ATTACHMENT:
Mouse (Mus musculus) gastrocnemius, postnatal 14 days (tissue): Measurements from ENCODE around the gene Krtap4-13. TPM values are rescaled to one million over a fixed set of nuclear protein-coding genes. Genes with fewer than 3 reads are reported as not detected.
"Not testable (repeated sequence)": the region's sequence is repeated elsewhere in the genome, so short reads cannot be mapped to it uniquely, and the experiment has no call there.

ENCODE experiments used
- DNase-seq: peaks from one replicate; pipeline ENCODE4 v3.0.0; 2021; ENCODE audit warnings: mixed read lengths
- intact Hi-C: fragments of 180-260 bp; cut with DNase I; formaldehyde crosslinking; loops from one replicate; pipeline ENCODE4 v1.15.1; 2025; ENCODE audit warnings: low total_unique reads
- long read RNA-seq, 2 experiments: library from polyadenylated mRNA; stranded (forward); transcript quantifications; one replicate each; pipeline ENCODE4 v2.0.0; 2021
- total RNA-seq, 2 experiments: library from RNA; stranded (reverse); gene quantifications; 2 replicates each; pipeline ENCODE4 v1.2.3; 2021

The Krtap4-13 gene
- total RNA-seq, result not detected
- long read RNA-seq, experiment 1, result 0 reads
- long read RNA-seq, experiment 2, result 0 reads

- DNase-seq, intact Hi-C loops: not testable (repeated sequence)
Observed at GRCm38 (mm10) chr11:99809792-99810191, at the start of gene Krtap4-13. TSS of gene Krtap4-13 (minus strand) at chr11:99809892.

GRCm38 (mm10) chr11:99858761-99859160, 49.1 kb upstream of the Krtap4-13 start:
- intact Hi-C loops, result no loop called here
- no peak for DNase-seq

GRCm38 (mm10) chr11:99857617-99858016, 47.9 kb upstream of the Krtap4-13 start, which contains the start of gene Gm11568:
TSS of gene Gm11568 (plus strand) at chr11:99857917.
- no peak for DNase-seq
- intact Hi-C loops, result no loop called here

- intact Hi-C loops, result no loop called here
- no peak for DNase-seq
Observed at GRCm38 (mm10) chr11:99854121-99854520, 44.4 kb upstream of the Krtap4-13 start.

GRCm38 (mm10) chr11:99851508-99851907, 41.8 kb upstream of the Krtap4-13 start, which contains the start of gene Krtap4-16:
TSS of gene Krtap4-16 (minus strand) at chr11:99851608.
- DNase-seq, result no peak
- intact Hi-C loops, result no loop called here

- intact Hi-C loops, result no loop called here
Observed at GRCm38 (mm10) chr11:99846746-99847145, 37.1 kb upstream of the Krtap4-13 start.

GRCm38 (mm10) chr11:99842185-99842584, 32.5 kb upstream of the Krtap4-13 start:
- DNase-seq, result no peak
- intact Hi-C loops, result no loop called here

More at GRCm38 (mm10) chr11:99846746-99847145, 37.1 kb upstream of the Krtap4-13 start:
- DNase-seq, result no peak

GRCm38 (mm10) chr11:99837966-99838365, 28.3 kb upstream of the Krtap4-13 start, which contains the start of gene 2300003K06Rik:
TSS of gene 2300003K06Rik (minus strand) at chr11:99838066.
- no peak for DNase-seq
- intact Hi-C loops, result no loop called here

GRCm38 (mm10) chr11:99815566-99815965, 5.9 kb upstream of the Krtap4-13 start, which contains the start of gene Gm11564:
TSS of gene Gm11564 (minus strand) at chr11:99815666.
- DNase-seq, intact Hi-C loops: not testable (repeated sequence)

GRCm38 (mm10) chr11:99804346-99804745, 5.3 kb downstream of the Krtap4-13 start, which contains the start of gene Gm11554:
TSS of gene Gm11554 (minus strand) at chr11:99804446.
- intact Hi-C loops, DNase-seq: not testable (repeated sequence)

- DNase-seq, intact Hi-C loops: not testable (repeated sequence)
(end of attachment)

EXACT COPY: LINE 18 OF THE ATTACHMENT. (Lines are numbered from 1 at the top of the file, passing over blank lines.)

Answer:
TSS of gene Gm11568 (plus strand) at chr11:99857917.